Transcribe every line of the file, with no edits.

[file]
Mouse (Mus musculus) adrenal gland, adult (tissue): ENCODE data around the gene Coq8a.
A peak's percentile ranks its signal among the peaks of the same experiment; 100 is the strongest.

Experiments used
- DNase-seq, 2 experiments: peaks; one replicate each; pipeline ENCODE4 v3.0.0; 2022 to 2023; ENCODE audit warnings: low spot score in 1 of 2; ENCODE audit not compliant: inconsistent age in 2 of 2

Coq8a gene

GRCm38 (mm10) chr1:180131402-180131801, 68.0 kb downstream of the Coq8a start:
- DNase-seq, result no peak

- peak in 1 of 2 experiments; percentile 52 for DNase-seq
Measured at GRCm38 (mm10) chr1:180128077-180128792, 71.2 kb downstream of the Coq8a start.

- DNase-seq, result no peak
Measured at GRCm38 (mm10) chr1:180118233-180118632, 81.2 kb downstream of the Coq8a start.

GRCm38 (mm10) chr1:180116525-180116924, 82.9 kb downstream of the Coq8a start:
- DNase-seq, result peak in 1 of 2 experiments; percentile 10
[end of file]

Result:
Mouse (Mus musculus) adrenal gland, adult (tissue): ENCODE data around the gene Coq8a.
A peak's percentile ranks its signal among the peaks of the same experiment; 100 is the strongest.

Experiments used
- DNase-seq, 2 experiments: peaks; one replicate each; pipeline ENCODE4 v3.0.0; 2022 to 2023; ENCODE audit warnings: low spot score in 1 of 2; ENCODE audit not compliant: inconsistent age in 2 of 2

Coq8a gene

GRCm38 (mm10) chr1:180131402-180131801, 68.0 kb downstream of the Coq8a start:
- DNase-seq, result no peak

- peak in 1 of 2 experiments; percentile 52 for DNase-seq
Measured at GRCm38 (mm10) chr1:180128077-180128792, 71.2 kb downstream of the Coq8a start.

- DNase-seq, result no peak
Measured at GRCm38 (mm10) chr1:180118233-180118632, 81.2 kb downstream of the Coq8a start.

GRCm38 (mm10) chr1:180116525-180116924, 82.9 kb downstream of the Coq8a start:
- DNase-seq, result peak in 1 of 2 experiments; percentile 10